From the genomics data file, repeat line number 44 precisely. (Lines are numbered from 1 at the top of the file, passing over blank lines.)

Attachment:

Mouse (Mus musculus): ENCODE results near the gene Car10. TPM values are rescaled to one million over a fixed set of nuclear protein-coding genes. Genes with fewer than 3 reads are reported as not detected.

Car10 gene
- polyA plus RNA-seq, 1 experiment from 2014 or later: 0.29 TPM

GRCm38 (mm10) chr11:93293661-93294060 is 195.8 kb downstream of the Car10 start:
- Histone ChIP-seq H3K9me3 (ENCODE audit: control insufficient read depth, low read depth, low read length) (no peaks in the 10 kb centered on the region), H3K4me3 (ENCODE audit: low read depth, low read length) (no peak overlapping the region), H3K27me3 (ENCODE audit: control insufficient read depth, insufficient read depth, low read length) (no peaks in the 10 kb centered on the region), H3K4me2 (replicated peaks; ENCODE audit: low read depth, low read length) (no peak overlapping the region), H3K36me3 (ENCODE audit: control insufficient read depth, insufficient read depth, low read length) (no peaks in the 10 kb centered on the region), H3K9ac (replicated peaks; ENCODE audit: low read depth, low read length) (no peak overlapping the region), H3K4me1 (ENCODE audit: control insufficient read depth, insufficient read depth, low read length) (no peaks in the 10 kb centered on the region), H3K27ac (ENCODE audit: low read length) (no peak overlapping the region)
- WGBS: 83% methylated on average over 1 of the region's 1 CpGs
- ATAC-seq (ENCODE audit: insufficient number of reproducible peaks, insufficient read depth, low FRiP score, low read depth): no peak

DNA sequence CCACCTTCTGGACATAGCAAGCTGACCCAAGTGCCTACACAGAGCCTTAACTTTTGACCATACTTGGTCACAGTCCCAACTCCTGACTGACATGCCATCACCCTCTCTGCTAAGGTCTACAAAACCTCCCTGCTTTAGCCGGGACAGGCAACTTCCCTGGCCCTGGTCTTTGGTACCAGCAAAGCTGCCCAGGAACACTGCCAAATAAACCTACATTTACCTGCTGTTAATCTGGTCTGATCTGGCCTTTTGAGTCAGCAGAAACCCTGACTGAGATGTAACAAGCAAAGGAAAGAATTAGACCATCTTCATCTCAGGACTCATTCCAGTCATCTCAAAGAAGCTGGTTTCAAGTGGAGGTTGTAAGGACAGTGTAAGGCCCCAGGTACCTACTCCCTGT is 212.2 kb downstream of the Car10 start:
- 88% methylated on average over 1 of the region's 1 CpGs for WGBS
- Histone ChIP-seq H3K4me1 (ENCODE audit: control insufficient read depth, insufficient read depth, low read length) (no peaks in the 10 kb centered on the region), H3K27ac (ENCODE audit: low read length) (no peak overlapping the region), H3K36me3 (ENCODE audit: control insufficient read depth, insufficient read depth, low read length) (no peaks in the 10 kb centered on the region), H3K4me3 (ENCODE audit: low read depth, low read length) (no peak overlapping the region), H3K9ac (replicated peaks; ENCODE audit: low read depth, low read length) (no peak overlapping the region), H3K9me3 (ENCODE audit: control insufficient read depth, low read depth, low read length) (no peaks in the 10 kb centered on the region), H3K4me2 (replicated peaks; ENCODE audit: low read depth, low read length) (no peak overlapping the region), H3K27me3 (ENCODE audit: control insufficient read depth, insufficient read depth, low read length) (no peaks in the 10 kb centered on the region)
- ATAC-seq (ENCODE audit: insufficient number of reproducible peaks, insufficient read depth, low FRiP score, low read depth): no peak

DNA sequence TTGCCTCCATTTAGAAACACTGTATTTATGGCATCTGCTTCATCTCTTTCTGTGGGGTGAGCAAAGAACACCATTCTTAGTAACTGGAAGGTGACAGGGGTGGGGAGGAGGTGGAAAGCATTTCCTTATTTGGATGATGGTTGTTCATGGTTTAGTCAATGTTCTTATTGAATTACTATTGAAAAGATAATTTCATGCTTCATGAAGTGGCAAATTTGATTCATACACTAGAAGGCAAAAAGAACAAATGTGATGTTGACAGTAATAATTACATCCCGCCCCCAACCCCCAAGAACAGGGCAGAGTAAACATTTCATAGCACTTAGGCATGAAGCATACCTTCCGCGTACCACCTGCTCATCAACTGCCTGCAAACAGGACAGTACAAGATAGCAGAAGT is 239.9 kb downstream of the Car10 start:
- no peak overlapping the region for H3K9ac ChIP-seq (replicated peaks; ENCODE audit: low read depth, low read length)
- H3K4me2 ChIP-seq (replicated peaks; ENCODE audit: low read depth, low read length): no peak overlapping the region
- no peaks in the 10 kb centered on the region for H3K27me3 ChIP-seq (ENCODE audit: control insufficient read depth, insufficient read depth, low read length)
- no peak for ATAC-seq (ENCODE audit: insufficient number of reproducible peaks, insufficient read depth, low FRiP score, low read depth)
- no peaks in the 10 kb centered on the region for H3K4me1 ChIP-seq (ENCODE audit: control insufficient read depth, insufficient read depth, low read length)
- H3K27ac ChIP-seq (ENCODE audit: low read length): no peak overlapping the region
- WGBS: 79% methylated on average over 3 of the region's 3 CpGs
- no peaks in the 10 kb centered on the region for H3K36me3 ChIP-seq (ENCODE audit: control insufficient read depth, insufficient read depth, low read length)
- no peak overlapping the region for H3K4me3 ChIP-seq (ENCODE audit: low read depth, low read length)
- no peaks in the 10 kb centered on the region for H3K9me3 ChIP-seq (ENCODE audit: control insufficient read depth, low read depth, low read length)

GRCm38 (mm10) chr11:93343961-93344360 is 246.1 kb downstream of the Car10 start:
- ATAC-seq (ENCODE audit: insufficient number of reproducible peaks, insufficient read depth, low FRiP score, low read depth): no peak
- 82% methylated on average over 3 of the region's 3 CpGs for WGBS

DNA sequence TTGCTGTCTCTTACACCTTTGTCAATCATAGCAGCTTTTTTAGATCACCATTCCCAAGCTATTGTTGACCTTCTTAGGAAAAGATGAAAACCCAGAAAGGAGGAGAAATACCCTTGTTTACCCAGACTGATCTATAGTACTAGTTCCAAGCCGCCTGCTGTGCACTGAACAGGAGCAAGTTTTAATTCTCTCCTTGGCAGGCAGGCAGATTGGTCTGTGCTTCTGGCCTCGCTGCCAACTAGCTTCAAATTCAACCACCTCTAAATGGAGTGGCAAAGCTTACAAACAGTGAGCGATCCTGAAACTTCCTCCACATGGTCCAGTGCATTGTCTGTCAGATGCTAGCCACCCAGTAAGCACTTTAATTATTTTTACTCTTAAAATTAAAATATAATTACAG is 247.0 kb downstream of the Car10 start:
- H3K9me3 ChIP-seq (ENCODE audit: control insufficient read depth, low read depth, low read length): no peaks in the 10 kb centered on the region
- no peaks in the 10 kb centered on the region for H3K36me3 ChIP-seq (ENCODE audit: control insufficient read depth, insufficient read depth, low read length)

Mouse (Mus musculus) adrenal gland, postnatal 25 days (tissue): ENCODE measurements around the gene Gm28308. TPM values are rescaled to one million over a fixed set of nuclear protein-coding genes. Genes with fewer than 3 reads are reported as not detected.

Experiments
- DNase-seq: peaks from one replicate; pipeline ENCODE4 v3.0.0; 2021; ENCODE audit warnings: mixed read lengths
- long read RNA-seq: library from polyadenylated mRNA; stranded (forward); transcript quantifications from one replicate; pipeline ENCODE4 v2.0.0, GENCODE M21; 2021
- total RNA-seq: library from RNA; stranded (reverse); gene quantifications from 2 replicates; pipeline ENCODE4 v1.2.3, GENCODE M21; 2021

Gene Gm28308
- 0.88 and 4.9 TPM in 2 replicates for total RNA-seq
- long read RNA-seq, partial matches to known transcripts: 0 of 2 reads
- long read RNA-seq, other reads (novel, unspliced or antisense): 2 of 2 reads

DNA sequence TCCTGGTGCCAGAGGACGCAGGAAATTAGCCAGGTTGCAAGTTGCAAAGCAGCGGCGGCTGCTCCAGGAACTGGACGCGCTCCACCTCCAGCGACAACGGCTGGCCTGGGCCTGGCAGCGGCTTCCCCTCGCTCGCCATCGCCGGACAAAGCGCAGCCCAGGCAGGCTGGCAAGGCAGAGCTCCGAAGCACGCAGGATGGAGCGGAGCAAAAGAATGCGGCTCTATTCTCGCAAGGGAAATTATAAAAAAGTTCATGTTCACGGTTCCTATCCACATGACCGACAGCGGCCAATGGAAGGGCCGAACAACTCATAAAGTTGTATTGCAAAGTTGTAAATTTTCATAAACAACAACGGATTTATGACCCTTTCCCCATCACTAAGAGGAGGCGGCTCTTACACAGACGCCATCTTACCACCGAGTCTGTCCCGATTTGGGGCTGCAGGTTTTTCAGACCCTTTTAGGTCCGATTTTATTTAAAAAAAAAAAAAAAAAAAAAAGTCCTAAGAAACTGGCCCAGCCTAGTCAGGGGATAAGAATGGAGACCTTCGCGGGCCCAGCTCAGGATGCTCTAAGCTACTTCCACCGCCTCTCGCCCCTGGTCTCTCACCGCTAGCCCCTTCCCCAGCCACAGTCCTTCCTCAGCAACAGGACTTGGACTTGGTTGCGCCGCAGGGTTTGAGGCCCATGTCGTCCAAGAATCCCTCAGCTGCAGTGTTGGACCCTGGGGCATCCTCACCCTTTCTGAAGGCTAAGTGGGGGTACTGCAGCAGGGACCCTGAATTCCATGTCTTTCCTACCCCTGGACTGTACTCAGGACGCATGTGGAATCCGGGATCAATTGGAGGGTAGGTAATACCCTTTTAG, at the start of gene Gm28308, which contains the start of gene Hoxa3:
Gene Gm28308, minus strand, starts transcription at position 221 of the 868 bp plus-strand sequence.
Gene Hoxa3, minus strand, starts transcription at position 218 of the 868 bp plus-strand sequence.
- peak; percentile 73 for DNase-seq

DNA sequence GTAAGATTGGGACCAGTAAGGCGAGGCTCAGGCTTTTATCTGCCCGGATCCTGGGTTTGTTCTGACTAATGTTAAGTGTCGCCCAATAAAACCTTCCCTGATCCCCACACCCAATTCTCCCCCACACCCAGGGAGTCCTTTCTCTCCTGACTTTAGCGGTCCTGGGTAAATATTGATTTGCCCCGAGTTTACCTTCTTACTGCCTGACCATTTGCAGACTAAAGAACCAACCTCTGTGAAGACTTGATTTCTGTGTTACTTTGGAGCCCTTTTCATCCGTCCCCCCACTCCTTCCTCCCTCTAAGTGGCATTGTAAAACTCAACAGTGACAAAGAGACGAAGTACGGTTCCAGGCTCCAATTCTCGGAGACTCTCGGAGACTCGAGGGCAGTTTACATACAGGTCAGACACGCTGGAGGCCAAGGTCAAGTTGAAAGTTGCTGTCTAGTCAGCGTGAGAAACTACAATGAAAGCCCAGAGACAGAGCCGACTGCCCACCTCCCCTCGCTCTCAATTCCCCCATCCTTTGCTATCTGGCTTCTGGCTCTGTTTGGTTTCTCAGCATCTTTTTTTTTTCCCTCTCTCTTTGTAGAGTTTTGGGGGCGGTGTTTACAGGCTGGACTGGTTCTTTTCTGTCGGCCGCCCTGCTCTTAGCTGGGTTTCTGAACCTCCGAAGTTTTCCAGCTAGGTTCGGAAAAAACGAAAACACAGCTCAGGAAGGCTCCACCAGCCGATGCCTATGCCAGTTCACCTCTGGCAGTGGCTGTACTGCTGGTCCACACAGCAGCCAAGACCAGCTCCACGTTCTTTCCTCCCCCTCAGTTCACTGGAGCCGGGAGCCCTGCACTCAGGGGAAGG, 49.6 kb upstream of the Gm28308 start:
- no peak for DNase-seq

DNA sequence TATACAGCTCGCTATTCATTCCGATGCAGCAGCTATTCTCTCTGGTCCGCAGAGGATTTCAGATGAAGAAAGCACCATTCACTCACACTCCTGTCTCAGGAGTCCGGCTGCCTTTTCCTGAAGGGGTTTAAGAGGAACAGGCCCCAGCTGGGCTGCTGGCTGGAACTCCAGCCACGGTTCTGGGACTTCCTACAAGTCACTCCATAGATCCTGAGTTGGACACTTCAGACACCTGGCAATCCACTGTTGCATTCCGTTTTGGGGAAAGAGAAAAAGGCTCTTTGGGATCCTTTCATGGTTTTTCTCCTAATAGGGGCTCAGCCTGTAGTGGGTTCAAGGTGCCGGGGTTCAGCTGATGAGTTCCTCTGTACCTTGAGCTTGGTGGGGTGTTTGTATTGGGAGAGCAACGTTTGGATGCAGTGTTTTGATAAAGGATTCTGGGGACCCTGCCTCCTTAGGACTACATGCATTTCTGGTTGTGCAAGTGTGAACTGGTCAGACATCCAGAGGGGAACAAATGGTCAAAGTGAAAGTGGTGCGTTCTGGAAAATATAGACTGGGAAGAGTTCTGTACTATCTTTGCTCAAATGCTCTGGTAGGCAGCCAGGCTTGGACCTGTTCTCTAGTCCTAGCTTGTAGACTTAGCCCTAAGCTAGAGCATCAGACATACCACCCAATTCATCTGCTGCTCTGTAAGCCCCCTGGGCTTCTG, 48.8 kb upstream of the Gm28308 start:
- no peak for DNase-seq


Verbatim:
DNA sequence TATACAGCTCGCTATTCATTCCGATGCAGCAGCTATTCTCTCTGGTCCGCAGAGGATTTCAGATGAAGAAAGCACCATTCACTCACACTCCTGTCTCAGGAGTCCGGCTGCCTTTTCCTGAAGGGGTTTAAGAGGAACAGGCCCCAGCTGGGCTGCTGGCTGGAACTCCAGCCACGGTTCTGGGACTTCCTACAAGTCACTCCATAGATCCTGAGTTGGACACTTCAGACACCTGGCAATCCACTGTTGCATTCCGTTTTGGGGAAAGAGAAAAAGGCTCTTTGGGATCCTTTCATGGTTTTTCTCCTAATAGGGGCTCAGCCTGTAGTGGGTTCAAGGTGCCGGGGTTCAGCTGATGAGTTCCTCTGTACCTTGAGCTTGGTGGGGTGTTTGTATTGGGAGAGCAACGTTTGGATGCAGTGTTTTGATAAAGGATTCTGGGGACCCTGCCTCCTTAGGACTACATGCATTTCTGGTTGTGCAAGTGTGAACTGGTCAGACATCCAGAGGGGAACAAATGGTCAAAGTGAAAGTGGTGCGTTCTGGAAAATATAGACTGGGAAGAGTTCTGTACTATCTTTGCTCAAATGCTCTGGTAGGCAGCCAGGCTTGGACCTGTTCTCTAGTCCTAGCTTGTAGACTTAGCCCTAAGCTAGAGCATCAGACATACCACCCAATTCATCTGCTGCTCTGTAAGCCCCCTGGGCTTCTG, 48.8 kb upstream of the Gm28308 start: